Lauren Kelley: Collect them All! Soft Brown Narratives
Lawndale Art Center
Lauren Kelley, Big Gurl, 2006
In Lauren Kelley’s video Big Gurl, growing up begins when the narrator tells her six-year-old daughter, after being teased about her lips, that she needs to learn that “sucking it up” is integral to “standing on one’s own.” The characters in Kelley’s vignettes are played by brown dolls of various shapes and shades. In this opening scene, as her self-image becomes aligned with the perception of physical imperfection or difference, the child’s lips, animated in clay, grow until they quietly consume her face and the entire frame. Being a “big gurl” means recognizing the superficial self as seen through the eyes of an oppressor, internalizing this perception and perhaps feeling defined by perceived differences.
The narrator also recalls her grandmother who she says, “had a fabulous outlook on life though she was called worse things in her day.” In this statement, Kelley directly addresses the difference between current race and gender conditions and relations in the United States today versus pre-civil rights and feminist movements. This statement suggests that the grandmother’s terrain might have been more easily trod compared to today’s myriad, nuanced identities—both real and projected—which are harder to map.
The fact that Kelley uses mass-produced dolls marketed for their superficial differences frames her entire exhibition. They wear their ethnicity like costumes, and the differences in their appearance seem to prompt their roles. The most Barbie-doll-looking character, Mimi, is depicted as ambitious, while Shayla’s bleached curls and bright makeup match her uniform from “Queen’s Fried Chicken.” Her workday includes being constantly sexually harassed—by her boss, by a customer, by a man in the parking lot, etc.
Kelley appears to make this part of the daily life of an African-American woman. Do men, in particular, objectify black women? Does the emphasis on physical difference navigated by consumer culture cause a woman to make an object—a doll—of herself? And does the early lesson to “suck it up” make sexual harassment more pervasive or at least easier to stomach or compartmentalize?
Another character, Violet, literally “sucks it in” so she can walk down the aisle in an ill-fitting wedding dress. “Two hours later,” the narrator says, “she was wed to a brother who best fit her.” Smartly, this can be read in two ways: either the groom had better fit her or else, or he fit her best—better than anyone else.
Fit is a good metaphor for all of Kelley’s vignettes, as her female leads seek to negotiate their self-image by performance: through work, health choices, what they buy into and consume such as hairstyles, food and wedding accoutrements, including Violet’s groom. Kelley’s versions of female blackness are contained—inside one’s skin, in a restroom, a clinic, a greasy-spoon restaurant, a wedding dress—as well as within the heteronormative goals in a woman’s life that are sold alongside dolls in the marketplace.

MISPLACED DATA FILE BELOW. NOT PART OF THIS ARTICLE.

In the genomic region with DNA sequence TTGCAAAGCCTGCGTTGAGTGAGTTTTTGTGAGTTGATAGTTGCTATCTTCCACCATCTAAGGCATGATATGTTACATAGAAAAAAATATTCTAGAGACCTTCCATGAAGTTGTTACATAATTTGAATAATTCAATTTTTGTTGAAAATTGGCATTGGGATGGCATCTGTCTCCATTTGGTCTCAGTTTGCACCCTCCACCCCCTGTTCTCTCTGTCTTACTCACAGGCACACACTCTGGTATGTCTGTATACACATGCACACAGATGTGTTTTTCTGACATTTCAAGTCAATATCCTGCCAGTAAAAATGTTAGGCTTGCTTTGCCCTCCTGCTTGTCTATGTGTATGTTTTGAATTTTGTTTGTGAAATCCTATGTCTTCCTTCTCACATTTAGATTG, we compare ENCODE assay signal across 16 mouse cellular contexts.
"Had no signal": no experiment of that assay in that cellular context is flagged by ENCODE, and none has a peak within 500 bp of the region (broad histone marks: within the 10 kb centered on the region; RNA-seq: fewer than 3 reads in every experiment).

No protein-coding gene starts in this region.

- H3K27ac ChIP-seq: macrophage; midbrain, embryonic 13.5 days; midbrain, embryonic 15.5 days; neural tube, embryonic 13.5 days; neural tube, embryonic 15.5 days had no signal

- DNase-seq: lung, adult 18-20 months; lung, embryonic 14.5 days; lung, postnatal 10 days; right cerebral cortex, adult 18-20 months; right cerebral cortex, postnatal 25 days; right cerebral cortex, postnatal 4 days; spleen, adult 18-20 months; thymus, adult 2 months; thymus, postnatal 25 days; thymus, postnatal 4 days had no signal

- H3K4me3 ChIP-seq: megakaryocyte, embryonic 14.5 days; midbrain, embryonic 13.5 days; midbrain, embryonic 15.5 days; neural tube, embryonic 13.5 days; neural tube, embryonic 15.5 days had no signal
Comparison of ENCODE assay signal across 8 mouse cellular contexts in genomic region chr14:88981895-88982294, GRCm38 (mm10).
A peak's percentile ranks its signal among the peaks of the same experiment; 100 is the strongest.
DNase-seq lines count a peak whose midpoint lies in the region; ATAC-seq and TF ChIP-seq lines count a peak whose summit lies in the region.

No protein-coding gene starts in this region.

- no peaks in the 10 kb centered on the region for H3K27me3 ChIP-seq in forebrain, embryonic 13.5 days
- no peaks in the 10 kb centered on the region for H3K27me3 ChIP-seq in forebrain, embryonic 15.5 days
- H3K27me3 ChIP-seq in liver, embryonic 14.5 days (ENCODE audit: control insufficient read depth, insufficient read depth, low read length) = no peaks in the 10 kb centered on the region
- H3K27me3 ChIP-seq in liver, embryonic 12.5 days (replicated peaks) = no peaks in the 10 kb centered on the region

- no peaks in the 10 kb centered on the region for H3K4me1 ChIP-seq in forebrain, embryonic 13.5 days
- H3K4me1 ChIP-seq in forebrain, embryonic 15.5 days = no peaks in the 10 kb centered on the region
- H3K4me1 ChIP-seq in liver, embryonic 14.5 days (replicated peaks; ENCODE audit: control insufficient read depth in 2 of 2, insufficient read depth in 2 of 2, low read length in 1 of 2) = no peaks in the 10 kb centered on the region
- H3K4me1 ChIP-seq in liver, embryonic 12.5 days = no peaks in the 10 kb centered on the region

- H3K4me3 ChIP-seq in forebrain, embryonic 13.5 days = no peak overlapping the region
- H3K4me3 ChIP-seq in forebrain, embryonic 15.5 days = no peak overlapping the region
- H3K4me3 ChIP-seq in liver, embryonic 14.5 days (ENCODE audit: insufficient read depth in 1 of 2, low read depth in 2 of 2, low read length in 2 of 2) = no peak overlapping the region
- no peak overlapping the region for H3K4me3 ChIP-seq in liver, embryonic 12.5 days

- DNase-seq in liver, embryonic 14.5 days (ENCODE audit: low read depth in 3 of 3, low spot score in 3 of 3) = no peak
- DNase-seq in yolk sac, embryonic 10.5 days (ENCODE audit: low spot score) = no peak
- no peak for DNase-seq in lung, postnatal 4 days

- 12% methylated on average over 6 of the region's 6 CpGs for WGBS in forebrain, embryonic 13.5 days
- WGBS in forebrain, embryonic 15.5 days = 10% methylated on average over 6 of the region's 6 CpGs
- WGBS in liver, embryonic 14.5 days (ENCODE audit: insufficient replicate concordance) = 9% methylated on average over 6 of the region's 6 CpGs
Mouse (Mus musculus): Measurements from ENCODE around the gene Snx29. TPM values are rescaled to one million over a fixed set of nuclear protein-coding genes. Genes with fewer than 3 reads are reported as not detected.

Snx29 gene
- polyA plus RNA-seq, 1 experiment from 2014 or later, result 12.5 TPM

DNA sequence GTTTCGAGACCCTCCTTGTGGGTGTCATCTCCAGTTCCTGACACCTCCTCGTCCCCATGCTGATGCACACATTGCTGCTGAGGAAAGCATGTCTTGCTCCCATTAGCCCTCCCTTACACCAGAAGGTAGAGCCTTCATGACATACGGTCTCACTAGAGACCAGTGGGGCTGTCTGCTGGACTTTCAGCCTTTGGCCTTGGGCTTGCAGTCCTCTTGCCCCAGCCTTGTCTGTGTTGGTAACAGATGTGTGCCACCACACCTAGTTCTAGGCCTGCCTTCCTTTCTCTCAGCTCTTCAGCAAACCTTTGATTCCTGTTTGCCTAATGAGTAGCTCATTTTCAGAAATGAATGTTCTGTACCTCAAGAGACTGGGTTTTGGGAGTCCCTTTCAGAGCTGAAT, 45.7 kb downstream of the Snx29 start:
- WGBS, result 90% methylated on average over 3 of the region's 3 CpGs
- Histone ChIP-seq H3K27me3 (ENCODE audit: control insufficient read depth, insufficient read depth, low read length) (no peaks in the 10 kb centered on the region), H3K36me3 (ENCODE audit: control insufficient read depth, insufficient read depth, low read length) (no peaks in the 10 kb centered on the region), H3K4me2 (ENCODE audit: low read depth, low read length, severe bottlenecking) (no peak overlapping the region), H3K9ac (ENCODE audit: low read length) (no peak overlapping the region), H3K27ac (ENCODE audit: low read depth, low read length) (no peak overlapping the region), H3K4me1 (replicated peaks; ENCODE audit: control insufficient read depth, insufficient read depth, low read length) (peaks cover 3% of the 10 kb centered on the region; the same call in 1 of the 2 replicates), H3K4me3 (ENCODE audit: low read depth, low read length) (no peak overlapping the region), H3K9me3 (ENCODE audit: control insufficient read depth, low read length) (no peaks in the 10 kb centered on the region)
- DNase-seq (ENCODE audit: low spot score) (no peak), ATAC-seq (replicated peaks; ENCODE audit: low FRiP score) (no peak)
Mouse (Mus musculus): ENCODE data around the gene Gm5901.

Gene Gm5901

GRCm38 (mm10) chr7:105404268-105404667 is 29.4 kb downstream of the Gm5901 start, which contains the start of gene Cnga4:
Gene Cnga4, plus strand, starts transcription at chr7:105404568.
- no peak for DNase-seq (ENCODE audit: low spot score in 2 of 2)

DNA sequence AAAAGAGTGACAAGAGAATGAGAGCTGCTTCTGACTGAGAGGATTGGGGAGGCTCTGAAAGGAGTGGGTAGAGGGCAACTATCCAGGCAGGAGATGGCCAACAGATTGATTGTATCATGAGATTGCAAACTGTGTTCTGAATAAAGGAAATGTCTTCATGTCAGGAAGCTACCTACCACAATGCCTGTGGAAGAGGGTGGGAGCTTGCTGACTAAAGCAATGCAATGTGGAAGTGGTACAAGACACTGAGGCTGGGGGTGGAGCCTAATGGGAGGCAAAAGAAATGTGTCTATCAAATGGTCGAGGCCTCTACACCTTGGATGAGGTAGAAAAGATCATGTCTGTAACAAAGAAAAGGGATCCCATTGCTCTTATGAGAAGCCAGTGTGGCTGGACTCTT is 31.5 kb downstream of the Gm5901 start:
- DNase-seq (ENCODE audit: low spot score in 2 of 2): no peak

Technically speaking, the fluctuating audio quality and texture of Kelley’s videos are quite distracting. Additionally, choppy animation makes the work difficult to follow at first but reminds the viewer that this piece is about play: this is about the “real” world these dolls reflect and assist in creating.
At times, this angle also makes elaborate sets and stage direction impressive and appropriate. Some striking scenes include the public restroom in which Mimi learns of her pregnancy, complete with locking bathroom stalls and shot with sophistication. Later she visits an overcrowded clinic elaborately furnished with miniature modular chairs and a wall of color-coded patient files.
While these moments give pause, the strength of the work is Kelley’s commitment to a fantastically complete world, much like one created by a child at play. She gives so much, however, that little room is left for the viewer. Contrarily, one of the digital stills flanking the videos, Backside Float, is quite effective, as interaction, by necessity, takes place between the viewer and the still.
In Close-up, Kelley alters a doll’s face, making her nose wider and lips bigger using modeling clay. While this makes the face look more specific, it ascribes an uneven texture that almost seems grotesque. It is a claustrophobic moment that makes one feel like pulling the sticky substance off her face, which is as impossible to do to an artwork as it is to a real-life physical feature, which may be the precise tension Kelley seeks to depict in her narratives—the tension between being narrowly identified versus the imaging of oneself, wrought by the visual for which Kelly’s protagonists seek visual cures. Each deceptively small gesture adds up to a “big gurl” problem that reaches far beyond the screen.